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LulzSec arrests deal blow to hacker group

The U.S. Attorney says six hackers in the United States and abroad, affiliated with LulSec, Anonymous, and Antisec, have been arrested and charged with crimes.

Government agencies have arrested several members of hacker group LulzSec, which has claimed responsibility for attacks on Sony Pictures and Fox's "X-Factor" reality series, charging them with crimes allegedly affecting more than 1 million victims.

Five of the arrested individuals are described as "core" members of the hacker groups Anonymous and LulzSec, while a sixth individual, who operated under a separate group called Antisec, was also arrested, the U.S. Attorney's office said today in a statement.

The arrests have likely put hackers on alert, even as tensions rise over future attacks. While law enforcement officials, who didn't wish to be named, considered the arrests significant, they stopped short of calling the arrests a major blow to hackers working to illegally obtain data, shut down businesses, and steal money from individuals, companies, and government agencies. Officials, acknowledging current activity among such hackers, issued a warning.

"Hackers should know if they are here or abroad, their anonymity won't last forever," one official said.

Fox News earlier reported that law enforcement officials were able to nab the other members after their former leader, Hector Xavier Monsegur, turned on them.

They caught him, and he was secretly arrested and now works for the FBI," an unidentified source told Fox News.

Law enforcement officials declined to comment on any plea-bargaining deals worked out with Monsegur.

LulzSec came on the hacking scene last year in a big way, targeting Sony, the CIA, the U.S. Senate, and FBI, among many other groups. The group also targeted Visa, MasterCard, and PayPal, after they stopped allowing individuals to provide financial support to WikiLeaks. Just as suddenly as it appeared, the group announced in June that it was leaving the hacking world, saying that its time was up.

"It's time to say bon voyage," the group wrote at the time. "Our planned 50-day cruise has expired, and we must now sail into the distance, leaving behind--we hope--inspiration, fear, denial, happiness, approval, disapproval, mockery, embarrassment, thoughtfulness, jealousy, hate, even love. If anything, we hope we had a microscopic impact on someone, somewhere. Anywhere."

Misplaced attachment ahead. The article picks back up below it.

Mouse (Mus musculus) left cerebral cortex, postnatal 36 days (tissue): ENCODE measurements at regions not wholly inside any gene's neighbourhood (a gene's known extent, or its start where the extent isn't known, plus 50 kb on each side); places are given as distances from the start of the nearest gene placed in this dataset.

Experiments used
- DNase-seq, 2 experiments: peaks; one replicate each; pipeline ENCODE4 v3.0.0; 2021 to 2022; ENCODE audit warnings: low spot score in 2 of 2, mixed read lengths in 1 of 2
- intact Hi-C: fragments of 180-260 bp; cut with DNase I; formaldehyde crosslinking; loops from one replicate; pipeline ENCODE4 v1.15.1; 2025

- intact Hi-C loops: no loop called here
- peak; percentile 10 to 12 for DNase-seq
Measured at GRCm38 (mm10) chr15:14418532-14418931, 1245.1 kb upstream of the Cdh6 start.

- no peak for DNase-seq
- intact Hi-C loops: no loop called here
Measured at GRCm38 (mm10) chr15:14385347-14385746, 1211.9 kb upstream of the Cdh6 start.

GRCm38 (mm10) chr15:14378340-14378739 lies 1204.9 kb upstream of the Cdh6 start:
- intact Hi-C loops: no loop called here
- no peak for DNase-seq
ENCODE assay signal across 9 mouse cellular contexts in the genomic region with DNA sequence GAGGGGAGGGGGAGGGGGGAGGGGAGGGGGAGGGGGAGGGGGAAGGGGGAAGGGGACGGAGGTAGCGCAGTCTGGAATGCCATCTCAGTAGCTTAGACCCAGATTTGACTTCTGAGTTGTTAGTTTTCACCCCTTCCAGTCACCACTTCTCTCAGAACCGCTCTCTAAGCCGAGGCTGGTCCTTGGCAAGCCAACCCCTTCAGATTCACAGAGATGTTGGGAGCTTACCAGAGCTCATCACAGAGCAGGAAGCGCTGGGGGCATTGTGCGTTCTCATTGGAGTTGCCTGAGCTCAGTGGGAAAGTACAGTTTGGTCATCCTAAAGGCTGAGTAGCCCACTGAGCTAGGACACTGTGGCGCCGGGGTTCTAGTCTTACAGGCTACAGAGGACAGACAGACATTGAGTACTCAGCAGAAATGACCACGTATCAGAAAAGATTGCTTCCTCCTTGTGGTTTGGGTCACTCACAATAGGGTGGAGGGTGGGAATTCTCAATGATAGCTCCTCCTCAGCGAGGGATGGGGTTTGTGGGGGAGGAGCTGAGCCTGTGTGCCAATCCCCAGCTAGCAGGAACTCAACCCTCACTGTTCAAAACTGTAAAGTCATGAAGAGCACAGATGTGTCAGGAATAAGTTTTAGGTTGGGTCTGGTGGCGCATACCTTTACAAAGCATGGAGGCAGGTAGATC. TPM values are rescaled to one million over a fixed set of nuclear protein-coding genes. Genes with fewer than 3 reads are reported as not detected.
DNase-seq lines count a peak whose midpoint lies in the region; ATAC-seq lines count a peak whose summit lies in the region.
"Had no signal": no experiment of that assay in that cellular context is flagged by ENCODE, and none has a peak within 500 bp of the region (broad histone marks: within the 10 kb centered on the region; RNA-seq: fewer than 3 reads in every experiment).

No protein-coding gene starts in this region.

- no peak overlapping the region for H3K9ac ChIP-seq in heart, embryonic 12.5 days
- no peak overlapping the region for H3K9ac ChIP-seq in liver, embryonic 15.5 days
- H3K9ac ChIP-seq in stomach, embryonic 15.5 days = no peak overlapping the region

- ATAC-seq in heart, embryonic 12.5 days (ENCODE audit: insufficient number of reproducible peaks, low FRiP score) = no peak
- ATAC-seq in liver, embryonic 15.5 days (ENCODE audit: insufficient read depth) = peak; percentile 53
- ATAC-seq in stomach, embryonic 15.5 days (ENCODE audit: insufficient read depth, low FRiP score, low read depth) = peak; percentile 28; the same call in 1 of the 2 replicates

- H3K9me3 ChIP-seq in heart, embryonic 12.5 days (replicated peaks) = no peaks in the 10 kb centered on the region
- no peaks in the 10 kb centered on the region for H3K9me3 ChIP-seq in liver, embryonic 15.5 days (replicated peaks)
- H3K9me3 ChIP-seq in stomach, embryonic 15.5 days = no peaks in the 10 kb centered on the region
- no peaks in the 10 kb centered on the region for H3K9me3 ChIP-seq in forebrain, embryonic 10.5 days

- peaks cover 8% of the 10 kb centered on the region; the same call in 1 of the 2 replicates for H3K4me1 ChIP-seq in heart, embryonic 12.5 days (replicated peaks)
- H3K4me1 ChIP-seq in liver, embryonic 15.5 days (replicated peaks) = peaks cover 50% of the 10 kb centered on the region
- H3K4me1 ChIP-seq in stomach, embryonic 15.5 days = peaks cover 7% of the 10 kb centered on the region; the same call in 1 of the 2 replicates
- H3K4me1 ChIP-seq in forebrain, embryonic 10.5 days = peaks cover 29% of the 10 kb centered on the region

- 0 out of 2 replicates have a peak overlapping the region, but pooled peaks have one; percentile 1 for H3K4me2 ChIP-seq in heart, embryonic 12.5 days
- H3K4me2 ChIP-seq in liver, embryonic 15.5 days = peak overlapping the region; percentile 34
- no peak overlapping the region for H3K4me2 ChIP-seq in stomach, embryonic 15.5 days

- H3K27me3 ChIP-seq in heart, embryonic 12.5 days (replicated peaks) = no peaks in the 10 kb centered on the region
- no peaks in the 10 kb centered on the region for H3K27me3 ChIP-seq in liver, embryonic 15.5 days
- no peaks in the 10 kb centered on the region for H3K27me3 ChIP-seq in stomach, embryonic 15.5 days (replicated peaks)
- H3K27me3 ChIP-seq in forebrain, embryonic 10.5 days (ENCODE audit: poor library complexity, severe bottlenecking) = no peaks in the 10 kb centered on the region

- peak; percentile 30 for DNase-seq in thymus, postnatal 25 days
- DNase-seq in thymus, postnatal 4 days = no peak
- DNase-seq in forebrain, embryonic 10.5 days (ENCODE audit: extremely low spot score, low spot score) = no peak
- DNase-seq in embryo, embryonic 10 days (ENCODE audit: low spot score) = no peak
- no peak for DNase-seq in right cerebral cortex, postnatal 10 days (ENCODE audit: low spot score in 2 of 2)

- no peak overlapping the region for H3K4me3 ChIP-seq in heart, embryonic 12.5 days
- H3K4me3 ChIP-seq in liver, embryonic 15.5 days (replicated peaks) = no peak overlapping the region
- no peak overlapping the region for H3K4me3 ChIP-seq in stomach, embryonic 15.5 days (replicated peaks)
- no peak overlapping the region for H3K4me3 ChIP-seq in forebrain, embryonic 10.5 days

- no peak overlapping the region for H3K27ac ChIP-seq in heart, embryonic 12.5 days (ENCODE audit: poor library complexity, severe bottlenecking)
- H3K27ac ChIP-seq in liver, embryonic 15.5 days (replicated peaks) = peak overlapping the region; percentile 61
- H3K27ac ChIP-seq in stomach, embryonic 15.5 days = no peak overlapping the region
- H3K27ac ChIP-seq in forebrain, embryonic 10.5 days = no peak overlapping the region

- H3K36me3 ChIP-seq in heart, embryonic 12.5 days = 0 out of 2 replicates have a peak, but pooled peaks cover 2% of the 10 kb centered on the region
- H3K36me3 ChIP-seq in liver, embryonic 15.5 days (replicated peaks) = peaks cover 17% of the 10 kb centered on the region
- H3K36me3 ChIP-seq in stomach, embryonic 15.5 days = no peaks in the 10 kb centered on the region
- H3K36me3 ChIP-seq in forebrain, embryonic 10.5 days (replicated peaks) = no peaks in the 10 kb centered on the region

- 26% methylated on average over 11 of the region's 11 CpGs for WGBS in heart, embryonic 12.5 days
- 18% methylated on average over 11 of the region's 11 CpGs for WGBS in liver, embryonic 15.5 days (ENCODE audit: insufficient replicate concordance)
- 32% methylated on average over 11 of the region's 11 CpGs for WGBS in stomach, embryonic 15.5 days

That was around the same time the FBI launched its investigation, based on a tip, though officials said other investigations in this area had started long before.

Just prior to that announcement, British newspaper The Guardian released Internet chat logs between alleged LulzSec members. Chief among the folks instant-messaging was someone who went by the name "Sabu."

"You realize we smacked the FBI today," Sabu said in the logs. "This means everyone in here must remain extremely secure."

According to Fox News, the FBI discovered that Monsegur was Sabu back in June, and he was quickly (and secretly) arrested. A source told Fox News that the 28-year-old Monsegur, who reportedly lives in New York's Lower East Side and has two children, pleaded guilty to hacking-related charges on August 15. He then agreed to cooperate with the FBI to help catch other alleged members, according to Fox News.

Monsegur's role in the group was to act as a "rooter," or the person who sniffs out the vulnerabilities in a security system. He would then pass on the information to his cohorts, or exploit the vulnerability himself.

The other individuals were Ryan Ackroyd, also known as lolspoon or lol, Jake Davis, or topiary, Darren Martyn, or pwnsauce, and Donncha O'Cearrbhail, or palladium. A sixth hacker, Jeremy Hammond, or Anarchaos, was part of AntiSec. He was arrested yesterday in Chicago, charged with hacking into Strategic Forecasting and pilfering data related to 860,000 individuals.

This is the first major arrest of alleged LulzSec members since September. At that time, an Arizona man was charged with allegedly breaking into Sony Pictures Entertainment's computer systems. It's not clear if "Sabu" played any role in the man's arrest.

Updated at 10 a.m. to include more details.